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Press freedom alive and well under Duterte

Philippine online journalist Maria Ressa was recently given this year’s Nobel Peace Prize. She got the prize on the premise that she defended press freedom in the Philippines last year. That premise assumes that press freedom is in peril or does not exist in the Philippines under President Rodrigo Duterte.

Understandably, when Malacañang greeted Ressa for getting the prize, the government asserted that press freedom is honored, guaranteed and in force throughout the Philippines.

Malacañang said it succinctly. Press freedom is alive and well in the Philippines. President Duterte may have his share of detractors in the media, but the government has never abridged press freedom, and does not intend to do so.

The historical record says it all.

Since President Duterte assumed office in 2016, he never ordered the closure of any newspaper, magazine, publishing house, radio or television station, or social media site.

Critics of President Duterte accuse him of shuttering the ABS-CBN radio and television empire in violation of press freedom. That is a brazen lie.

Under existing Philippine laws enacted several decades before President Duterte even assumed office, all broadcast media operating in the Philippines must obtain a legislative franchise as a prerequisite to any broadcast activity.

The legislative franchise of ABS-CBN lapsed into law in April 2020. Congress did not renew it. Accordingly, ABS-CBN cannot use the conventional airwaves.

Anti-government agitators conveniently fail to mention that before President Duterte was elected, ABS-CBN had already sought a renewal of its franchise from Congress, which was then controlled by the Liberal Party of then President Benigno Aquino III, a known ally of ABS-CBN. That early, Congress refused to renew the network’s franchise.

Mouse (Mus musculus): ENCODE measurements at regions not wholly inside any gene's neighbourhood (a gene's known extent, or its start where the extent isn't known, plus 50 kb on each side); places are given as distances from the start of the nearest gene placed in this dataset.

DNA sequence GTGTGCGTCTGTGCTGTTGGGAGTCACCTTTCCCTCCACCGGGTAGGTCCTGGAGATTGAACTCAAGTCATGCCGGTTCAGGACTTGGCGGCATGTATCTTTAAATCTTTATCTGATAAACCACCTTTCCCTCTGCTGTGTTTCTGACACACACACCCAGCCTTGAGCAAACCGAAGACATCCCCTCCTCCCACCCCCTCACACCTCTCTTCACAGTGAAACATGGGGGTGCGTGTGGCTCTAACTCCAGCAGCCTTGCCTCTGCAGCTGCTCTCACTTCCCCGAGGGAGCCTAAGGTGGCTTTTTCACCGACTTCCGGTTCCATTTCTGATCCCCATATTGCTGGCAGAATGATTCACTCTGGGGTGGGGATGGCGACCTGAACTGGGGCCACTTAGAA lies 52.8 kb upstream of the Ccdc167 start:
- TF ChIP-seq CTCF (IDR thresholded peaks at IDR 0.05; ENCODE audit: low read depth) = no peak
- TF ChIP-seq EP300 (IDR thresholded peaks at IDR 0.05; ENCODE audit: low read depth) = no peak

Under the Constitution, Congress has the absolute discretion to renew or not to renew a legislative franchise. Congress refused to renew the ABS-CBN franchise when Aquino III was president. It refused to renew it under the Duterte administration. Being so, why should the non-renewal be blamed on President Duterte?

In other words, ABS-CBN went off the air because its legislative franchise expired, and not because President Duterte shuttered it.

Despite the non-renewal of its franchise, ABS-CBN has managed to remain accessible today through its cable television facility and its online platforms. The Duterte government has never prohibited any of that.

Two local daily newspapers in the country (not the Daily Tribune) have been very critical of President Duterte ever since he assumed office. Those newspapers have never been closed down, and they remain operating today.

Ressa’s online news outlet Rappler has always been a staunch critic of President Duterte, but Rappler was never shuttered by the Duterte government. Rappler remains in business today, despite its financial ties to a big American business conglomerate, which shares Washington, DC’s dislike for Duterte because of his refusal to allow the United States to treat the Philippines as a vassal state.

Rappler is facing a case in court for allowing foreigners to invest in it, which is a violation of the constitutional ban against alien ownership and management of mass media in the Philippines.

Under the Constitution (drafted by an unelected commission created in 1986 by President Corazon Aquino), all media in the Philippines, pro-administration or otherwise, are off-limits to foreign investors.

Likewise, Rappler is facing a tax evasion case, not because it is critical of the government, but because it did not pay taxes. All businesses in the Philippines, whether their management likes the government or not, must pay taxes.

Ressa was convicted for libel by a Manila trial court, but then anyone and everyone who works in the media always faces the possibility of being sued for libel. The Supreme Court has long recognized the validity of the nearly century-old law penalizing libel, and has ruled that press freedom does not cover libelous publications. Ressa is not even detained; she’s currently free on bail.

Undoubtedly, press freedom remains alive and well under President Duterte.

Credit belongs to : www.tribune.net.ph


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